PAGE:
Let's get the negatives out of the way first. (Though they aren't really negatives, but reality checks.) First the word fluent. Mr. Lewis is pretty straight-forward in asking his readers to think carefully about what fluent actually means. For him (and this makes sense), it means that a person can communicate with other people, in social settings, without the native speaker having to slow down or make extreme accommodations to the conversation. It doesn't meant that you can use the language perfectly or without an accent or have deep philosophical discussions. That doesn't mean you can't eventually become that fluent, it means it won't happen in three months. Secondly, it will mean a lot of work. No matter what, there will always be a lot of memorizing and practicing when learning a language. There are just no easy short-cuts.
Now to the hopeful parts. The author can converse in ~12 languages, yet he only spoke English up to the age of 21. (He did have some ineffectual school language experiences before that, but just enough to convince himself he didn't have a knack for languages.)
Hopeful thing #1: Age doesn't matter. People can learn a new language regardless of their age; it is more a matter of practice and diligence.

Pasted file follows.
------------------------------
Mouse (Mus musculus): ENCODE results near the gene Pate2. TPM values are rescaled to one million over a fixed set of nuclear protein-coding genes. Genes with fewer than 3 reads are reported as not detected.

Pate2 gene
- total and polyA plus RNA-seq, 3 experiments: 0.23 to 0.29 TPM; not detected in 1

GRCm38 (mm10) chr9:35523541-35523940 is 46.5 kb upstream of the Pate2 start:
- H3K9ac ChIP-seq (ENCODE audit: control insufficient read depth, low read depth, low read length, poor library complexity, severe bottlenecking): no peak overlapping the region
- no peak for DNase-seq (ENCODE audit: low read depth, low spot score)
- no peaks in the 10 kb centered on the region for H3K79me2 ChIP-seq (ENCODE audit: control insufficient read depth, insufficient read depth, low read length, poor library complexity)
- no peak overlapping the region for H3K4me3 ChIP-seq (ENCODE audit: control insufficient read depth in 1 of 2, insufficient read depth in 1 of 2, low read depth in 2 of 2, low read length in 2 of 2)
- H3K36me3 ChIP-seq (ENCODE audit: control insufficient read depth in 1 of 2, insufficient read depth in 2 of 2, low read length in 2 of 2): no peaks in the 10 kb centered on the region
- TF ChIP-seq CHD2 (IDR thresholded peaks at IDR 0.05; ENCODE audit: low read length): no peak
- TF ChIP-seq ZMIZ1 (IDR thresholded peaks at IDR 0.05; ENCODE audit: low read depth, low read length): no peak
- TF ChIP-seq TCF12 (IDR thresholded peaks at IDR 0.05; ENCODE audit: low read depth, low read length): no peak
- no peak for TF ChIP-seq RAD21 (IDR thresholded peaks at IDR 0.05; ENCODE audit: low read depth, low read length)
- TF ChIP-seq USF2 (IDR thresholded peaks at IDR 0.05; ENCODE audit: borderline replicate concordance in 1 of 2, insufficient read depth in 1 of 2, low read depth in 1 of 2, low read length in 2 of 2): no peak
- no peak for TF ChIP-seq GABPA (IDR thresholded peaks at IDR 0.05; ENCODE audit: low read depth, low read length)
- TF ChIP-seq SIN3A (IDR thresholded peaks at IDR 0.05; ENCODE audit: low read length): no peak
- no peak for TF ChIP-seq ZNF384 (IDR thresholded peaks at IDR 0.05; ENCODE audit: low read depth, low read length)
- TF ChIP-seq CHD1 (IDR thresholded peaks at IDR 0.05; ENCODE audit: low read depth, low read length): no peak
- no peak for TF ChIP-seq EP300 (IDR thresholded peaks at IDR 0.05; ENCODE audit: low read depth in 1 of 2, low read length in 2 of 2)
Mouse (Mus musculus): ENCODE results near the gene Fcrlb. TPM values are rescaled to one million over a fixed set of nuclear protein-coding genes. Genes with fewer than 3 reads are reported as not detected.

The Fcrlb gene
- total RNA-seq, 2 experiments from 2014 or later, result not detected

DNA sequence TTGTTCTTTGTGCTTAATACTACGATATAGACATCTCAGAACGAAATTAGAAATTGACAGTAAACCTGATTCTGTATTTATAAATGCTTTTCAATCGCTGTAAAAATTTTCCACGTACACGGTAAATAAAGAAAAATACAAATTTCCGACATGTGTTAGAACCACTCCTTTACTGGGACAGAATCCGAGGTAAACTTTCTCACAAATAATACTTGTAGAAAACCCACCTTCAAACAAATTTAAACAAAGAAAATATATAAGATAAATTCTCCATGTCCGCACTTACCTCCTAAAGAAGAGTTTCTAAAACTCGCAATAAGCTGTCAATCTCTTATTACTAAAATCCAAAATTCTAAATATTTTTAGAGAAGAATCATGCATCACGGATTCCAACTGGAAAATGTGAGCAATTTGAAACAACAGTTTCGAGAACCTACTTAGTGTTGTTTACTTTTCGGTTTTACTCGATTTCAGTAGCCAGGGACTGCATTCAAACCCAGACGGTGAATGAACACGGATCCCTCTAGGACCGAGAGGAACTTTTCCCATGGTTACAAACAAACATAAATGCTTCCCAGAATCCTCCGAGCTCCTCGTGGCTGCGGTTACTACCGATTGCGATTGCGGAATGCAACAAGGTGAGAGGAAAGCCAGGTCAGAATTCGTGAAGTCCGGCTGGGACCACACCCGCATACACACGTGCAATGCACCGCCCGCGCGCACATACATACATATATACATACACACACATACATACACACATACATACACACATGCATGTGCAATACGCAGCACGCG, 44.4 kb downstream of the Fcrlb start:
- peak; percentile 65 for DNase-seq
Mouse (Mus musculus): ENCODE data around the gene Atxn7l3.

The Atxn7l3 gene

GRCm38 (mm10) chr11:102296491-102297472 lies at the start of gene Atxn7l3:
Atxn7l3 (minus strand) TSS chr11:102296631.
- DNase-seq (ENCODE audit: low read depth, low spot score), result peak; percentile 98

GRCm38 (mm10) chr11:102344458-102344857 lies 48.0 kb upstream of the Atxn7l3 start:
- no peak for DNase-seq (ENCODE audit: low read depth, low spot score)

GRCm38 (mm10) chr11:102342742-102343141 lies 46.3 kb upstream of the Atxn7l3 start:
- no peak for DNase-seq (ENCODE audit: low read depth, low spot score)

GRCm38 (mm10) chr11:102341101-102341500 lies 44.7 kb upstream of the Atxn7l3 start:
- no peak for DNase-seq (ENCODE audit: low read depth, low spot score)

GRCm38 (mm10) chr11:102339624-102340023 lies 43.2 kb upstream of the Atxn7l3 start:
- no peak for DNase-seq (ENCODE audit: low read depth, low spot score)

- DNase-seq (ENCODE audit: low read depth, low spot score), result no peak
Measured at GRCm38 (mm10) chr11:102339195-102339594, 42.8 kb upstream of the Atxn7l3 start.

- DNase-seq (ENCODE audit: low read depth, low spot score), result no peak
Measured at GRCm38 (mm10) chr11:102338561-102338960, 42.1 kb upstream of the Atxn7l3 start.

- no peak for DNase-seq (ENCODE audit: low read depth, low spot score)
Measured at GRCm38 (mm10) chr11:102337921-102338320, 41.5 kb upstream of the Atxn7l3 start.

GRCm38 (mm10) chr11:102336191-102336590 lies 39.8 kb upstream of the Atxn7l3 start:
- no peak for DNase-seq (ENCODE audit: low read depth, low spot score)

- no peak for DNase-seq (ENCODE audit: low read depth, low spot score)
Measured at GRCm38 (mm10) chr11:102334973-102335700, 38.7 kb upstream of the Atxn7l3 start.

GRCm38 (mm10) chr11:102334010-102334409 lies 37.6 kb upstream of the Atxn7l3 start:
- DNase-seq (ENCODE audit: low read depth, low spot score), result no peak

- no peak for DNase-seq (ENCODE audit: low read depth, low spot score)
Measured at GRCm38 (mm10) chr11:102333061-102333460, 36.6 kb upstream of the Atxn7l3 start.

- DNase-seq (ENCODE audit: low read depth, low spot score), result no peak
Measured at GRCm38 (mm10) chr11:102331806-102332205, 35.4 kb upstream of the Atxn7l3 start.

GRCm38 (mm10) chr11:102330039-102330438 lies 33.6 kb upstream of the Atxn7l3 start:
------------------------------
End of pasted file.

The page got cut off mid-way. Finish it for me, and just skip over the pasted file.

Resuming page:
Hopeful thing #2: (And this is where I got stuck in my language learning.) No one can understand more than a couple of words per sentence when first speaking with a native speaker. I wish someone had told me this. I had the mistaken impression that if I wasn't understanding what others were saying, I was missing something. No one told me that with practice my understanding would improve. Looking back now, I realize that doesn't make a lot of sense, but once you get an idea in your head, it's hard to shake it. And like a child learning their first language, it is conversing with real people, in a give and take, over and over, that helps build listening comprehension. It is not a matter of being gifted it is a matter of practice.